Monday, November 26, 2012

Game On!

[Let Inga Tell You," La Jolla Light, published Nov. 29, 2012© 2012

This column was a collaborative effort between the Light’s Inga, and Laura Walcher, humor columnist at the Presidio Sentinel.  It is running concurrently in both papers.

Inga:  At the San Diego Press Club Journalism Awards in 2010, the first year that my column in the La Jolla Light was eligible, I won second place in the Humor division after Laura Walcher, who writes for the Presidio Sentinel.  Sensing (correctly) that she would continue to be my chief competition, I hunted her down looked her up, and invited her for coffee.  Annoyingly, she was incredibly nice, and as she had been in the column biz a lot longer than I had, even shared some hot tips. 

Laura: Uh-oh.  I was only “nice” to disguise my cut-throat competitive nature.  I’m hoping she really embraces my long-discarded tips.   

Inga:  We put each other on our distribution lists.  This was not altogether a great idea.  One of Laura’s pieces would show up in my In-box and I’d laugh myself silly, followed by a sober realization:  Dang!  I just lost again!  And sure enough, in 2011, she was again first and I was (again) second.  Was I simply going to have to outlive her to ever get first?   Now, I suppose I should have been happy with second, but I’m a veteran of many years of youth sports.  Second is the first loser. 

Laura:  “First” is SO my favorite!   If you’re going to win first, best that you boot some super contender - that’s so satisfying!

Inga: Our awards are judged by a press club in another city to avoid all the ugly politics that are rampant in, well, politics.  Laura’s style couldn’t be more different than mine, definitely more highbrow.  I feared that some stuffy press club with pretentions, like San Francisco, was probably judging ours (I don’t think they even HAVE a Humor category) and I was doomed in perpetuity.  The awards committee won’t reveal which club does the judging, probably to avoid the potential of mail bombs from people who come in second (not mentioning any names).  But surely Arkansas has a press club?  I could totally take Laura down.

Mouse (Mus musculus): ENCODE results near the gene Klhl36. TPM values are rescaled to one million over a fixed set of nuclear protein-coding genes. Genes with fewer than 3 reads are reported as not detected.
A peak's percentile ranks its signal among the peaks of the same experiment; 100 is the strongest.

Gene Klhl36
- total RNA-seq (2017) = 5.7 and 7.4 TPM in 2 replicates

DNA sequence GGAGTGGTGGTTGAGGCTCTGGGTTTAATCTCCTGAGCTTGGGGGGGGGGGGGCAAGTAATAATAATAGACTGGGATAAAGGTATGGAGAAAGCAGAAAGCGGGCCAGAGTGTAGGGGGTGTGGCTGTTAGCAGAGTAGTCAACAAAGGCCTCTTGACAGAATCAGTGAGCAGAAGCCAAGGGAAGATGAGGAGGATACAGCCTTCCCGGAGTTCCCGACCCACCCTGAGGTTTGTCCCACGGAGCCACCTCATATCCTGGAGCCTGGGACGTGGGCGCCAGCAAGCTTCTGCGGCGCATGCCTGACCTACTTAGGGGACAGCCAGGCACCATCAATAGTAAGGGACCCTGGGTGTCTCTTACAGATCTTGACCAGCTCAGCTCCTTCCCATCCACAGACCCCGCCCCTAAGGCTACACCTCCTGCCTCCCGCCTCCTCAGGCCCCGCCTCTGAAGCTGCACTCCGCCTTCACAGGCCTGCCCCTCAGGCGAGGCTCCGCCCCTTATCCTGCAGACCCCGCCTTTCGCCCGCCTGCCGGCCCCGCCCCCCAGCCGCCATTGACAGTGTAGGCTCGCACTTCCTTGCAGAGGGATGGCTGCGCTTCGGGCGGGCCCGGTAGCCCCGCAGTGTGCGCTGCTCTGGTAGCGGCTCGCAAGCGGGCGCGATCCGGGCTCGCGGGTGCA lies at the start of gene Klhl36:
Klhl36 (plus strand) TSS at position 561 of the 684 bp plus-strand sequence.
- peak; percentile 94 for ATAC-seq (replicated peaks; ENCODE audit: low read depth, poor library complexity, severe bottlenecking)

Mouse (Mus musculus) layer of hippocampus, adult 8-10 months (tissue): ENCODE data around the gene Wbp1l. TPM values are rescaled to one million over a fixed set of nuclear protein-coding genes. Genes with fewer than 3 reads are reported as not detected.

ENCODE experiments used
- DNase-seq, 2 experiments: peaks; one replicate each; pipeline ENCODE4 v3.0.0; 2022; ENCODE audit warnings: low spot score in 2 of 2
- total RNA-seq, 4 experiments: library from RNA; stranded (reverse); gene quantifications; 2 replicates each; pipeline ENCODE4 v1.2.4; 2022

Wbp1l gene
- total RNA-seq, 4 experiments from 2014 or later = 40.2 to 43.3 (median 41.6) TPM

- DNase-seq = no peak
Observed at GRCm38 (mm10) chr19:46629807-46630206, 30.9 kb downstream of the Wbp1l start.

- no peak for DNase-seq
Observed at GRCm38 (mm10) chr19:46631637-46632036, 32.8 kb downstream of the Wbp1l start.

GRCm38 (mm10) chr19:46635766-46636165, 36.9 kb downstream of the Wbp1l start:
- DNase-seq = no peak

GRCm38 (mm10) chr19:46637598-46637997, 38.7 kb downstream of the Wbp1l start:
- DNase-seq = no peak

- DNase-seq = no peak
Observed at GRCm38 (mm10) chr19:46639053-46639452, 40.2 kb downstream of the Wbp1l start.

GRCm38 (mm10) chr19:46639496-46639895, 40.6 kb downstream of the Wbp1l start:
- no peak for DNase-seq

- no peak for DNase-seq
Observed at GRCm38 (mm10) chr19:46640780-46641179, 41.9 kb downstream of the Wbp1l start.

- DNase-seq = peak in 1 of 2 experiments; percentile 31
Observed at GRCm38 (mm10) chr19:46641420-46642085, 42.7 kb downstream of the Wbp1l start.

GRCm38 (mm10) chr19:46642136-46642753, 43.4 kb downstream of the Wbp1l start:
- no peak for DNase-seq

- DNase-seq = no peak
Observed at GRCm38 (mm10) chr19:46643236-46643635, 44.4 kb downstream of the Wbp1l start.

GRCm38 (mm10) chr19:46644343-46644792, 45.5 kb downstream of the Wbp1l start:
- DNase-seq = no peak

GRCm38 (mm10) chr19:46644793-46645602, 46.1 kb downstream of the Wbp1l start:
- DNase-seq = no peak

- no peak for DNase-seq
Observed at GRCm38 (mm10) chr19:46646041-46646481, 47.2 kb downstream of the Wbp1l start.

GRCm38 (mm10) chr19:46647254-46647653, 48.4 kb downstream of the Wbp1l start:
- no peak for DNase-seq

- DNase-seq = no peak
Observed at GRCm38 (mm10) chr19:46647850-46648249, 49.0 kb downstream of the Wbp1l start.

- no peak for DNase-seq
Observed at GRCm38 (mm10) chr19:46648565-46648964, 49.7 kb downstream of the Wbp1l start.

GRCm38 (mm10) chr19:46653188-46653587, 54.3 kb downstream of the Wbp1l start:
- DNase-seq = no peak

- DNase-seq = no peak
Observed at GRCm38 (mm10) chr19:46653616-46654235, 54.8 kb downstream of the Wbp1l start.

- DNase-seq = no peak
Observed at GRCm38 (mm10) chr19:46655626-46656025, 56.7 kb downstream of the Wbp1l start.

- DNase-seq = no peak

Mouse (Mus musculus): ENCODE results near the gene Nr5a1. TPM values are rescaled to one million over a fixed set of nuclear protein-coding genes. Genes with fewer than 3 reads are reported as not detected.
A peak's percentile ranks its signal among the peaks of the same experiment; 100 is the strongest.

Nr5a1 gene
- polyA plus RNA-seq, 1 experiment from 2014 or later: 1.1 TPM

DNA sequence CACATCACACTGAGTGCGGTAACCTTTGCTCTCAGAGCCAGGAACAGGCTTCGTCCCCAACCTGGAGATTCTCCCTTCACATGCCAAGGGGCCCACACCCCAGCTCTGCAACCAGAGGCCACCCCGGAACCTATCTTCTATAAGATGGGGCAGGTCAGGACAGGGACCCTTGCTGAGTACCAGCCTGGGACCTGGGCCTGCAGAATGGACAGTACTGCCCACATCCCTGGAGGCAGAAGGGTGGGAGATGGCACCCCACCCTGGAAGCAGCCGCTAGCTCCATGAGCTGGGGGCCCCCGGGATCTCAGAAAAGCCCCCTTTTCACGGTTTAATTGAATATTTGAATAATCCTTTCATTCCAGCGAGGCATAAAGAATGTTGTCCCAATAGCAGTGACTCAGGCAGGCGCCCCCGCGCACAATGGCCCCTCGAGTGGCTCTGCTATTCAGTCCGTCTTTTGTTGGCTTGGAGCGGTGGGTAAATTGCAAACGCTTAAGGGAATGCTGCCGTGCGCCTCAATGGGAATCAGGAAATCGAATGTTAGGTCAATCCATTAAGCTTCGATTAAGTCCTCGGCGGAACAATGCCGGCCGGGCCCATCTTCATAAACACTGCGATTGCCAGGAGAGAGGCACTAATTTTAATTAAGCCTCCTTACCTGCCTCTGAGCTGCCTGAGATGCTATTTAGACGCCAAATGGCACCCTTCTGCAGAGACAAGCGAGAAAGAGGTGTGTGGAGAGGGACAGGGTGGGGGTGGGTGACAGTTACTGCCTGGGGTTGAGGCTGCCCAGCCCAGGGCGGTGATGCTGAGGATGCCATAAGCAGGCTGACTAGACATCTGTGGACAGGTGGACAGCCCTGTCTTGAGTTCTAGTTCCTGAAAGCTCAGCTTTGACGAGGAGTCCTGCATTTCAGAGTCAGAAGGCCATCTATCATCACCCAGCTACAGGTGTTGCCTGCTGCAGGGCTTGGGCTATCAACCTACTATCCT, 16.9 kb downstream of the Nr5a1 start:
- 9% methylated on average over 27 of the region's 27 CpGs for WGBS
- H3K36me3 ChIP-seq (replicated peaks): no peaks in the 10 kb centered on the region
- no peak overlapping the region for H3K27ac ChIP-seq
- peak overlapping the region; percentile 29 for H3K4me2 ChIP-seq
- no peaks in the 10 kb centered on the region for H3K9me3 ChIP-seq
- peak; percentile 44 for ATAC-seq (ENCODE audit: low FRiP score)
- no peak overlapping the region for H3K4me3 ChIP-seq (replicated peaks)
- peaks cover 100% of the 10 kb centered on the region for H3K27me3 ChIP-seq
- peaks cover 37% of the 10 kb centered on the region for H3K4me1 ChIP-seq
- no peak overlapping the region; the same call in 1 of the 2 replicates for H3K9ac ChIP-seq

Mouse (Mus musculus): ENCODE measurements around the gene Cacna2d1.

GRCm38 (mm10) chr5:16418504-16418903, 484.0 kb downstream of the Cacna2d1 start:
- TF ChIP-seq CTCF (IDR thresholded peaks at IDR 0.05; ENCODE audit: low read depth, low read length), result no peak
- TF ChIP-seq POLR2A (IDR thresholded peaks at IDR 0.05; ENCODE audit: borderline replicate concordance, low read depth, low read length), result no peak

Laura: I am SO excited.  “Highbrow” is just not a word that normally describes me.  Must be my New York City origins?  Or, Inga just has more courage: she sends up her neighbors, friends, family, pets SO high. Mine would stop talking to me altogether.  Besides, mine provide less “material” all the time; now that my grand-children are teenagers, they’re just NOT THAT FUNNY ANYMORE. 

Inga:  Fortunately, the kids live out of town and Olof is simply resigned to being fodder.  The neighbor whose sex life I wrote about used it to pimp dates.  The pets have retained counsel.

Laura:  The thing we have in common, though, is that we never write fiction.  Life provides. What worries me, though, is that, one of these days, she could have better material - I mean, just TAKE Olof, her husband; he’s such a source.  (“Olof” - ?  Hmm, to preserve the marriage, that name might be “fiction.”)

Inga:  October 23 was the 2012 Press Club awards, and Laura was one of the first people I saw when I got there. I thought I had some strong contenders (the Humor category awards go to individual columns) but so did she.  This year, I got first and she got second.  I figured that if I couldn’t be a gracious loser, I could at least be a gracious winner.  I gave her my heartiest (nyeh nyeh) congratulations.

Laura:  Well, per chronology, she could outlive me.  Then, she can try all my tricks?  But now, she’s finally made a serious impression on journalism judges, probably because this year’s judging panels have no sense of humor. 

Inga:  As for the 2013 Press Club awards?  Game on!



Sunday, November 11, 2012

The Best Neighbor In The World

["Let Inga Tell You,"  La Jolla Light, published Nov. 15, 2012] © 2012 

It’s a good thing we adore our next door neighbor, Bert, because for all practical purposes, he and Olof and I live together. 

Sixty-five years ago, an obviously inebriated architect chose to ignore the collective 19,000 square feet of our two lots and build two houses a mere ten feet from each other.  Worse, the houses are oriented so that rather than being parallel, our houses face right into each other.  I’m trying to even imagine how any of this worked before 1955 when a six foot fence and a Japanese privet hedge were installed that created at least the illusion of any privacy.